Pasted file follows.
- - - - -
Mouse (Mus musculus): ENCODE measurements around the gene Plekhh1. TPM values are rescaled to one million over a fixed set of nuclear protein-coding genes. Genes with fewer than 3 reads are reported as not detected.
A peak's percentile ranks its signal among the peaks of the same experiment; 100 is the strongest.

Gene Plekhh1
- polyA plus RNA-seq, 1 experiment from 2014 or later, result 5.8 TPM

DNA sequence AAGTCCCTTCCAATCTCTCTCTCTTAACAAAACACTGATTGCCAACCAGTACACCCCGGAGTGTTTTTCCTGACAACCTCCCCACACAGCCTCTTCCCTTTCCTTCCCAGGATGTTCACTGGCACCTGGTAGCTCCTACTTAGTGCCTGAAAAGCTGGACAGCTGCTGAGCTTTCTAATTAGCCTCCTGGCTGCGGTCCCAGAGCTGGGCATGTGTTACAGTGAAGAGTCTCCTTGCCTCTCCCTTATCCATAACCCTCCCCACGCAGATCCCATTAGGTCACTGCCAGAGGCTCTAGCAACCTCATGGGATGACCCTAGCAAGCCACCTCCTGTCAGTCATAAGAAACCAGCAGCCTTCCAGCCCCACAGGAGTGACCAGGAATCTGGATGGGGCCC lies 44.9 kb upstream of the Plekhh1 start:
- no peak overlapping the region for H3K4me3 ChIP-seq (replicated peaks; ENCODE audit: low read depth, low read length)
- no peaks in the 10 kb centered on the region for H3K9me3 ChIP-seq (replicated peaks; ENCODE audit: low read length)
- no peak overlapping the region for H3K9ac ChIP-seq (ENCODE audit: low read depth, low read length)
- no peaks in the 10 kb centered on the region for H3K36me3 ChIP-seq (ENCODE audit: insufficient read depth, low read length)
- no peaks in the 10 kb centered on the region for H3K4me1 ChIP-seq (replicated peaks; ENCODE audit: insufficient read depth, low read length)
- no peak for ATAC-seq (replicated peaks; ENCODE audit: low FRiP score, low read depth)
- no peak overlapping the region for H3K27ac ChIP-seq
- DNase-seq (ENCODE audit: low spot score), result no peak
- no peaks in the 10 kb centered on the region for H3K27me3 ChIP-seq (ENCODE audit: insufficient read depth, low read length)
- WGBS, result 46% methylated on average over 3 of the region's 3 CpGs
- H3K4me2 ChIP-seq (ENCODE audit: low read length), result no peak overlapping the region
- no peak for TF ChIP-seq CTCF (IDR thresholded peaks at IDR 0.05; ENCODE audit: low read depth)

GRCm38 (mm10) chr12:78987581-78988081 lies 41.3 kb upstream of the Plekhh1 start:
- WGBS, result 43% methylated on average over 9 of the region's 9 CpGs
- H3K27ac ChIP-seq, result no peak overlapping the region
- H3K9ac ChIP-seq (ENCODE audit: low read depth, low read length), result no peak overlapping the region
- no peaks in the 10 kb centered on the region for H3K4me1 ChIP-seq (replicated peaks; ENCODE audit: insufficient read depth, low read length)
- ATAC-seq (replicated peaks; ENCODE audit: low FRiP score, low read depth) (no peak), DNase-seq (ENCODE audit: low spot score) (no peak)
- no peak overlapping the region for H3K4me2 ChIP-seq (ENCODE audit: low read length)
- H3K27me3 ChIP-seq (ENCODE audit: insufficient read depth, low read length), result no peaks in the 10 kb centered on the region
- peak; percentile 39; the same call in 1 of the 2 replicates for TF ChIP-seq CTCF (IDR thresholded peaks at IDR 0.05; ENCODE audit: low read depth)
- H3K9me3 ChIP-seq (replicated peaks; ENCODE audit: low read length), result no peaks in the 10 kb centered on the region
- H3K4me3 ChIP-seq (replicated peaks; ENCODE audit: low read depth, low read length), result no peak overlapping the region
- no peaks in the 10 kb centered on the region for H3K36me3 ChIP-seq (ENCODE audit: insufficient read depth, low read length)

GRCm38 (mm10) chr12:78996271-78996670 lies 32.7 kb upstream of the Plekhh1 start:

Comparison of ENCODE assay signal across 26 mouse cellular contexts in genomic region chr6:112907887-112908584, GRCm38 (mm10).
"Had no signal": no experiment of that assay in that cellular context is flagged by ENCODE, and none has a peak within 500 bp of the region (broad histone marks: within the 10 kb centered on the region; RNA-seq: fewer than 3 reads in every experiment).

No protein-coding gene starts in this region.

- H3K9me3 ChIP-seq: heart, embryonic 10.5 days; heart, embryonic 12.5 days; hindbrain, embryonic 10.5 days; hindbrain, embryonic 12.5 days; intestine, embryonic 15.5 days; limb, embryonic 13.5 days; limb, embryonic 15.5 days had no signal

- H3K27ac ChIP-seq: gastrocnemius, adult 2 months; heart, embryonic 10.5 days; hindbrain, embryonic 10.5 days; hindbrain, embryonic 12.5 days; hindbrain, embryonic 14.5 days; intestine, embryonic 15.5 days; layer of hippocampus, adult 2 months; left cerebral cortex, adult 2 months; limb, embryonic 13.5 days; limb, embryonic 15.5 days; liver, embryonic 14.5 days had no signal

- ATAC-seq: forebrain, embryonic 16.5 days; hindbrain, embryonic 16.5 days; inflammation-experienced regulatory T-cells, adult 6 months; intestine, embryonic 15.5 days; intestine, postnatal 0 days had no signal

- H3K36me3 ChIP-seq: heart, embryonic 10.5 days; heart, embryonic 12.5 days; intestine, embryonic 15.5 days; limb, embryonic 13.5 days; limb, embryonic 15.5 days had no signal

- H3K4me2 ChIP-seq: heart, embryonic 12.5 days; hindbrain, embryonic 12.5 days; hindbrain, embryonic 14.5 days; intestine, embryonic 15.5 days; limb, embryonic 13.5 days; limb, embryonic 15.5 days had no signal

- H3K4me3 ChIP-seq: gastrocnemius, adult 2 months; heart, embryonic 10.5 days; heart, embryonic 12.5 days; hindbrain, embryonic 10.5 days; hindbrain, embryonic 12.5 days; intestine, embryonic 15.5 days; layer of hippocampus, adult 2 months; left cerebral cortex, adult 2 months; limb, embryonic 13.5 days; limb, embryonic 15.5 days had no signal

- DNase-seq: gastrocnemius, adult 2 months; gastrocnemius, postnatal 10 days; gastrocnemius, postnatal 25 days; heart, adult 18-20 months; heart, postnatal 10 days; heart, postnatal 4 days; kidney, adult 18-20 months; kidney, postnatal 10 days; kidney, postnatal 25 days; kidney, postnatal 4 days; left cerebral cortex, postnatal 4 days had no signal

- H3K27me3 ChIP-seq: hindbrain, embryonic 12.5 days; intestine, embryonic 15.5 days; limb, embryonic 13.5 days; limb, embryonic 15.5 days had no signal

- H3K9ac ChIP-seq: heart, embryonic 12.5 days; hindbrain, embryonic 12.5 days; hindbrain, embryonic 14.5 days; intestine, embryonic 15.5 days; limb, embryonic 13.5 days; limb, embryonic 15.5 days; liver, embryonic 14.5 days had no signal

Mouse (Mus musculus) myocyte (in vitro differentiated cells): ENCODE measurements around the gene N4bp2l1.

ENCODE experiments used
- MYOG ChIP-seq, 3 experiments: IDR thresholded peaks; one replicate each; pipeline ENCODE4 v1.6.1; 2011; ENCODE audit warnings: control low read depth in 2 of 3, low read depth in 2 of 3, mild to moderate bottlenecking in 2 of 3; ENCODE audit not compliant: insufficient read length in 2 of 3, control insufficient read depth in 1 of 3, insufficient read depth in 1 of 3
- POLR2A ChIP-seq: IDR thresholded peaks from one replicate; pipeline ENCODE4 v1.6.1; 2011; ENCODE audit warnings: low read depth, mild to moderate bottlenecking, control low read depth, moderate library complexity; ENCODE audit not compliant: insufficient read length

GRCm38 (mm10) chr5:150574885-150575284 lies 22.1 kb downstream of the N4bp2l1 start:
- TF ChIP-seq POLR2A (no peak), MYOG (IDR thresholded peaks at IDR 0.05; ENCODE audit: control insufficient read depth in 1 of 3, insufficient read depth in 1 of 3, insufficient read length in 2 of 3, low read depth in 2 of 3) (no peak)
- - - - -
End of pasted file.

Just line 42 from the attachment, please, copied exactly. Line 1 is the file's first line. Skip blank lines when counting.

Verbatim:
- H3K9ac ChIP-seq: heart, embryonic 12.5 days; hindbrain, embryonic 12.5 days; hindbrain, embryonic 14.5 days; intestine, embryonic 15.5 days; limb, embryonic 13.5 days; limb, embryonic 15.5 days; liver, embryonic 14.5 days had no signal